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Bradford Pear Bounty Conquers Invasive Trees Across South Carolina

You probably remember the famous “wanted” posters used in the Old West during the 19th century to hunt down and capture notorious criminals. The posters use bold typography and audacious headlines as a way to distribute information to the public. 

In South Carolina, a bounty has been put out on one of the most serious invasive plant species: the elusive Bradford pear tree. In 2019, Clemson University teamed up with the South Carolina Forestry Commission to declare war on this notorious invader, asking landowners to cut down their Bradford Pears and exchange them for native replacement trees: the “Bradford Pear Bounty.”

Clemson University and the South Carolina Forestry Commission are working to eliminate the Bradford Pear from the state via the "Bradford Pear Bounty."

The urban landscape is threaded with many nonnative ornamental plants.  Though most of these are harmless, a small cohort of exotics escape the planted environment, leak into our forests and become major invasive problems. They threaten native plant communities by aggressively outcompeting them and replacing them in their natural habitat. This contributes to biodiversity loss and a less resilient landscape.  

At Bradford pear bounty events like this one in Clemson, landowners can bring photos 
of their cut-down Bradford pears in exchange for free replacement native trees. 
Photo: SC Forestry Commission. 

For decades, Bradford pears have been spreading like wildfire across the South Carolina landscape, evidenced by dense clusters of thorny sprouts established along roadsides and forest edges. The insurgence of invasive pear sprouts in idle agricultural fields result in Bradford pear “meadows.” Like other serious invasives, they spread by producing huge amounts of seed that are widely disseminated by birds and rapidly sprouting new plants from the roots. 

The Bradford pear tree was cloned in large numbers and quickly became the most popular street and yard tree in America. Prized for its springtime profusion of gorgeous white blossoms, Bradford pears also display attractive fall color. Their rapid growth rate delivered near-instant gratification for residential yards. The problem was that it was supposed to be a sterile selection, but instead it shockingly began to cross-pollinate with other Callery pear trees. The birds that consumed its fruits began to broadcast its invasive seed across the land, further accelerating its spread. 

Many people have grown to despise the nuisance of this tree. Springtime blooms are pretty, but they come with a very foul odor, reminiscent of rotten fish. Their sharply angled branches create crevasses of “included” bark and weak branch attachments prone to failure, usually during storms. Debris cleanup and tree replacements increase the tree’s costs for landowners and municipalities alike. The sharp thorns of new sprouts can injure people, livestock and wildlife, and can also puncture tires.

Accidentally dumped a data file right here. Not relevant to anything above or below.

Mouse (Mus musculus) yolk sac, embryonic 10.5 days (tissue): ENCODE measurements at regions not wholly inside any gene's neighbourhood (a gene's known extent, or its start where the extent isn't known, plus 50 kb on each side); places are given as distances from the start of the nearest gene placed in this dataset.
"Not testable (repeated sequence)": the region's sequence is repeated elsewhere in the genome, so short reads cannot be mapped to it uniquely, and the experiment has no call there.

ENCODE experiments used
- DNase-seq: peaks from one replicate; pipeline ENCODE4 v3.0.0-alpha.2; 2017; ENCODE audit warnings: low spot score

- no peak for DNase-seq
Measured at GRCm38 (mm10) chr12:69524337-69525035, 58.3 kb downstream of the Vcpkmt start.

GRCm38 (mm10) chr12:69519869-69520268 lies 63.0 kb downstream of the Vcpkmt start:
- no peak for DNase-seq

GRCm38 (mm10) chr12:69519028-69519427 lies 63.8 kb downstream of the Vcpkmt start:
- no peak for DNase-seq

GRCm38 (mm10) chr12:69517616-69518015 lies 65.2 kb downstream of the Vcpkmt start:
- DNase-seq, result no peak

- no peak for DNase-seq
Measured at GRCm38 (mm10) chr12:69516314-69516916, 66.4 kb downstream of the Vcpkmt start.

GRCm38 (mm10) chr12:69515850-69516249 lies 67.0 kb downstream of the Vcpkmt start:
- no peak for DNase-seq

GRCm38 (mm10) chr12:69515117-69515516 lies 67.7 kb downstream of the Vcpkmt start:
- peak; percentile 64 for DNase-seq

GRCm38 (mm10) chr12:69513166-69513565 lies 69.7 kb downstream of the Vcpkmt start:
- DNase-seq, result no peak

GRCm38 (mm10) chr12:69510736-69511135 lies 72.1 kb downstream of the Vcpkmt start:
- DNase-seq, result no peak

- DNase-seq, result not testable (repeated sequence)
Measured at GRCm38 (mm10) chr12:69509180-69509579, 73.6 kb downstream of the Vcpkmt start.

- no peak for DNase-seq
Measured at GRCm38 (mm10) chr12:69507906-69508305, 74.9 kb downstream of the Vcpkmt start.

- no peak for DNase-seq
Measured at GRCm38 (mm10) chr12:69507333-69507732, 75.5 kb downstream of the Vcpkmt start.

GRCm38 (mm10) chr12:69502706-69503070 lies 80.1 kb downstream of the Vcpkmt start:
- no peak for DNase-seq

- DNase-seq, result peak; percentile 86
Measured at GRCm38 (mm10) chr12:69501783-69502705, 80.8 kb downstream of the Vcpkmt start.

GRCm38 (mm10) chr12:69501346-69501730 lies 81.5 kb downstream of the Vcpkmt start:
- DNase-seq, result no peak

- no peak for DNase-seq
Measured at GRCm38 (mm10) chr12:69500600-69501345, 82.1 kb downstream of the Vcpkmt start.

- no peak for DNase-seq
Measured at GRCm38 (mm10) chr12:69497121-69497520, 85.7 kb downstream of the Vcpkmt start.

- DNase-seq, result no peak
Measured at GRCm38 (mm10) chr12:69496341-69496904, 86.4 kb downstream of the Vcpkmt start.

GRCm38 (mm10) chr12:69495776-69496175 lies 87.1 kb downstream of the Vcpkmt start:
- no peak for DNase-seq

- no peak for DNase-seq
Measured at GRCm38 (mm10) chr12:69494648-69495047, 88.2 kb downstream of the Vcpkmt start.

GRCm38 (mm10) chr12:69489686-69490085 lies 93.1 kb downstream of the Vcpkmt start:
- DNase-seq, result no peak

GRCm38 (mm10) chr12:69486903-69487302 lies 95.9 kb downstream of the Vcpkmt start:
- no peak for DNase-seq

Clemson and the SC Forestry Commission work collaboratively on the Bradford Pear Bounty project to educate landowners and communities on the negative effects of serious invasive plants, eradicate Bradford Pears from the urban landscape, and foster the selection of the right urban tree for a location. To date, the program has eliminated approximately 900 Bradford pears from the state’s urban landscape.  

The trees are easily recognized by their early spring flowering, so spring is the targeted season for the Bradford Pear Bounty. Three bounties are scheduled for this spring in Sumter, Conway, and Clemson. Any interested landowner can participate, must preregister online and can exchange up to five pears for five native replacements. Each event offers a variety of urban-hearty species, like Swamp white oak, Bald cypress, Blackgum, Sweetbay magnolia and Eastern redbud.

Sponsoring a Bradford Pear Bounty in your community can connect residents and leadership together in support of heathy forests and environmental stewardship. If your municipality is interested in hosting a Bradford Pear Bounty, please contact the program coordinators: David Coyle, Assistant Professor of Forest Health at Clemson University, at or 864.656.9766; or Dena Whitesides, Urban Forester with the SC Forestry Commission, at or 803.391.0330.

Find more information via Clemson University